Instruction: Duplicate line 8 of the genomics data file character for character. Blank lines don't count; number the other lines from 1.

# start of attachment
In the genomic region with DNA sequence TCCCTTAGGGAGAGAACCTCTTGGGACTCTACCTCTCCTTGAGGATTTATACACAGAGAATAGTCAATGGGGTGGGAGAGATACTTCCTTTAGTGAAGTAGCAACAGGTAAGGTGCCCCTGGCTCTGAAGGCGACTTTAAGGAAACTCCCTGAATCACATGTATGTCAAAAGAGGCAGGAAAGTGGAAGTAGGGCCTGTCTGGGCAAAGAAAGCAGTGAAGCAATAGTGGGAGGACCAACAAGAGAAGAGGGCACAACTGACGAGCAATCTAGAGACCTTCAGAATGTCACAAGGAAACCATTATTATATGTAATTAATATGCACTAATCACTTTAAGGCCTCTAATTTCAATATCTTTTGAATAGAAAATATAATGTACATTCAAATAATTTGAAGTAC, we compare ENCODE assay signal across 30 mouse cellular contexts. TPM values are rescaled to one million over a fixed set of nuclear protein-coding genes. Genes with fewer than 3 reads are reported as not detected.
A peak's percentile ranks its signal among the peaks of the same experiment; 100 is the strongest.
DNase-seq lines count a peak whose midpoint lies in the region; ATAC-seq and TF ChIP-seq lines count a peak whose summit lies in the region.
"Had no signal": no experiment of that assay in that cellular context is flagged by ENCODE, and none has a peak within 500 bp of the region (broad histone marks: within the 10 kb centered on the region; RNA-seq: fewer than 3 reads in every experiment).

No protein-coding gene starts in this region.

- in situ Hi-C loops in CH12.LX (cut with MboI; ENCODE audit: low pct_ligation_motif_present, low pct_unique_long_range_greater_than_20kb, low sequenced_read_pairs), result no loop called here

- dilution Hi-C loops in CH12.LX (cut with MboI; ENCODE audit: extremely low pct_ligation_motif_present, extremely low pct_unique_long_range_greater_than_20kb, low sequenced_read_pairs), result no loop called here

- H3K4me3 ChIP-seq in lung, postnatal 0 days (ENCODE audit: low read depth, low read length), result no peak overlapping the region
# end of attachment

- H3K4me3 ChIP-seq in lung, postnatal 0 days (ENCODE audit: low read depth, low read length), result no peak overlapping the region